St Leo the First, Pope of Rome
(February 18)

Born in Italy of devout parents, he was first archdeacon with Pope Sixtus the Third, then elected against his own will to the papal throne after Sixtus's death. When Attila drew near to Rome with his Huns and prepared to ravage and burn the city, Leo went out to him in his episcopal vestments, tamed the wrath of the Hun leader and averted the fall of Rome. Attila was willing to be guided by Leo both because of his holiness and because of a vision he had of the Apos-tles Peter and Paul, standing behind Leo and threatening Attila with a flaming sword.

Leo not only saved Rome, he also contributed greatly to the safeguarding of Orthodoxy against the heresy of Eutyches and Dioseorus. This heresy consisted in the merging of the divine and human natures of Christ into one, and, following from this, the denial of the existence of two wills in the Person of our Lord and Saviour. This led to the summoning of the Fourth Ecumenical Council at Chalcedon, at which St Leo's Epistle was read-a letter which St Leo, after writing it, had placed on the tomb of St Peter, and which St Peter had corrected. As death drew near, he spent forty days in fasting and prayer by the tomb of the Apostle Peter, begging him to tell him if his sins were forgiven. The Apostle appeared to him and assured him that they were, except for his sins in the ordaining of priests (from which it is seen how grave a sin it is to ordain an unworthy man). The saint fell to prayer again, until he was told that these also were wiped out. Then he gave his soul to the Lord in peace. St Leo entered into rest in the year 461.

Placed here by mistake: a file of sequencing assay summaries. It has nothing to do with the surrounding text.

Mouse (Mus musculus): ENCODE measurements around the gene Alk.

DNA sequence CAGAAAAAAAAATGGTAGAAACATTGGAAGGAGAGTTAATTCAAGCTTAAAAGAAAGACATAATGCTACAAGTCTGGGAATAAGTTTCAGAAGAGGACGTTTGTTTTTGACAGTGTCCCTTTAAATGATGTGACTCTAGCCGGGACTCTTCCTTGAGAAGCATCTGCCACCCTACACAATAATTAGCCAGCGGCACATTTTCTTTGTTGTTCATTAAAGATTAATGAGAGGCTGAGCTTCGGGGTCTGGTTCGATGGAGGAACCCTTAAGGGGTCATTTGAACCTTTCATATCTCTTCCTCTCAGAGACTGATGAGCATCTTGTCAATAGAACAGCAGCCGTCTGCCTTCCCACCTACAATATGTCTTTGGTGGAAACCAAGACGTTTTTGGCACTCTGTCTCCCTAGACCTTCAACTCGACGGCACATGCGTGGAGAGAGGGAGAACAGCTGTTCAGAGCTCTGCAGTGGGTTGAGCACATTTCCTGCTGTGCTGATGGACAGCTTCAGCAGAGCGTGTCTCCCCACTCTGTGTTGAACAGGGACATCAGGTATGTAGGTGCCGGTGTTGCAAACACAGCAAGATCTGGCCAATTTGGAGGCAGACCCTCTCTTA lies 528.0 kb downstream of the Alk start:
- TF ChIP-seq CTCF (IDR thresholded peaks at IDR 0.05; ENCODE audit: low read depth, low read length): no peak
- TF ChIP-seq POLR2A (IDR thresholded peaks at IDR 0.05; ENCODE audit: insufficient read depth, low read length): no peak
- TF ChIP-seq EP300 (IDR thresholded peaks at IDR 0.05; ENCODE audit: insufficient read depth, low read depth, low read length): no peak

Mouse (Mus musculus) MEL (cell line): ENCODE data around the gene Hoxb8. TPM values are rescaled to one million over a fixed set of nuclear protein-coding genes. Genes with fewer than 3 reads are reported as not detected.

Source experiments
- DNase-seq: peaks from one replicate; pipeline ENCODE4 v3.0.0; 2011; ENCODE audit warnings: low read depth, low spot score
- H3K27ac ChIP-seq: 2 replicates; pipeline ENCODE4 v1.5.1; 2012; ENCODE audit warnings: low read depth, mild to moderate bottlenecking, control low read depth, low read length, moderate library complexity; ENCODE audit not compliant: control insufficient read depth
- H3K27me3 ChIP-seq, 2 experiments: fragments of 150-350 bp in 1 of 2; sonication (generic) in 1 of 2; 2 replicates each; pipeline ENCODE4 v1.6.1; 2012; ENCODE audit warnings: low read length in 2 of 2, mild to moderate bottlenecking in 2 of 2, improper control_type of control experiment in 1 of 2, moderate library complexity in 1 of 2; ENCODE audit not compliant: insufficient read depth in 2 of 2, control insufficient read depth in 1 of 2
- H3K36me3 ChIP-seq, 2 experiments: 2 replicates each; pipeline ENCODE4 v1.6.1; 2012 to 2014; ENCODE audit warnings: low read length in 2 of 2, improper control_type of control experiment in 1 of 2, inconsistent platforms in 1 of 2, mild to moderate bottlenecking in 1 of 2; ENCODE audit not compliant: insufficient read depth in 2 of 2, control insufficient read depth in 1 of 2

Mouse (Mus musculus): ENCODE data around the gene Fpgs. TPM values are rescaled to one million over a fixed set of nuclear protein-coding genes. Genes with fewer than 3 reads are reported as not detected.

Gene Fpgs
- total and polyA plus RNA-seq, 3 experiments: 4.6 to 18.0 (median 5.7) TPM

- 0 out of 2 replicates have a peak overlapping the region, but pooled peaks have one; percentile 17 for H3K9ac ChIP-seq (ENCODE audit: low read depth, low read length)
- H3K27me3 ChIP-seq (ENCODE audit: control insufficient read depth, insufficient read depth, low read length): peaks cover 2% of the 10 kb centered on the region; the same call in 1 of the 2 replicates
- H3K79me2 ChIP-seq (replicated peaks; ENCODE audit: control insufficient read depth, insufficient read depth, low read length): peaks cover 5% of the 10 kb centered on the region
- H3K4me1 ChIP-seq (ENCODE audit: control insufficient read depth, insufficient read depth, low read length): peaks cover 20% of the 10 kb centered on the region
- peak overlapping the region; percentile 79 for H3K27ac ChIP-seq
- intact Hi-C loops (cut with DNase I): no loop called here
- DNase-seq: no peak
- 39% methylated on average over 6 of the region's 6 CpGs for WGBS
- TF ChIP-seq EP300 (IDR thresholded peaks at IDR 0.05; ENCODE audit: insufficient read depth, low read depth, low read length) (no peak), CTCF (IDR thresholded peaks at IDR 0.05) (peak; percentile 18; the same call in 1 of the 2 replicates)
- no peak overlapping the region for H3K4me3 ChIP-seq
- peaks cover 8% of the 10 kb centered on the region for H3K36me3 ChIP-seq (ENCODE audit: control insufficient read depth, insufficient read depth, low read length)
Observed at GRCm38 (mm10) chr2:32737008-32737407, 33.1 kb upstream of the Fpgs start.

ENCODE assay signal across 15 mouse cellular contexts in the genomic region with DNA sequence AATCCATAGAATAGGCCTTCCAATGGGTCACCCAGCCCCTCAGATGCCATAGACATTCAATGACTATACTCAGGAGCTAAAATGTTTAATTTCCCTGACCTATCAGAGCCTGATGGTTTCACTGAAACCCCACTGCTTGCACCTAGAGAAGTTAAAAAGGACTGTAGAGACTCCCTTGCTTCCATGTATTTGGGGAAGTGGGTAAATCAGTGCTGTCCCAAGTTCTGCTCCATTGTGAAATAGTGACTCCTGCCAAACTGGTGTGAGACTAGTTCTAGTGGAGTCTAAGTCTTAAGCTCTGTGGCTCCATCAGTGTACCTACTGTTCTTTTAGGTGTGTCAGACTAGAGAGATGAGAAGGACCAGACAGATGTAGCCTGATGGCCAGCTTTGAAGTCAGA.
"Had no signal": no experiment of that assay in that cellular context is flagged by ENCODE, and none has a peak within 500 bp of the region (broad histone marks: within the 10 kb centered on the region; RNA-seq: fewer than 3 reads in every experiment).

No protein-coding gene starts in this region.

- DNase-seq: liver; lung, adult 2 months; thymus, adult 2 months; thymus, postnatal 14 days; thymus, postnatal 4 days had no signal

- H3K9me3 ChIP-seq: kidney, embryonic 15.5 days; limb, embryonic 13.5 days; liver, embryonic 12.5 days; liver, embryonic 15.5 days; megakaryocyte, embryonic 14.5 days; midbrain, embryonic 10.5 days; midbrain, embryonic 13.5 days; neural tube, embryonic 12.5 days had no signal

* From "The Prologue from Ochrid", by Bishop Nikolai Velimirovic - Lazarica Press - Birmingham 1985
Four Book Edition - Translated by Mother Maria - Dates based on old church calendar.
Please see our calendar for conversion between old and new calendar dates.


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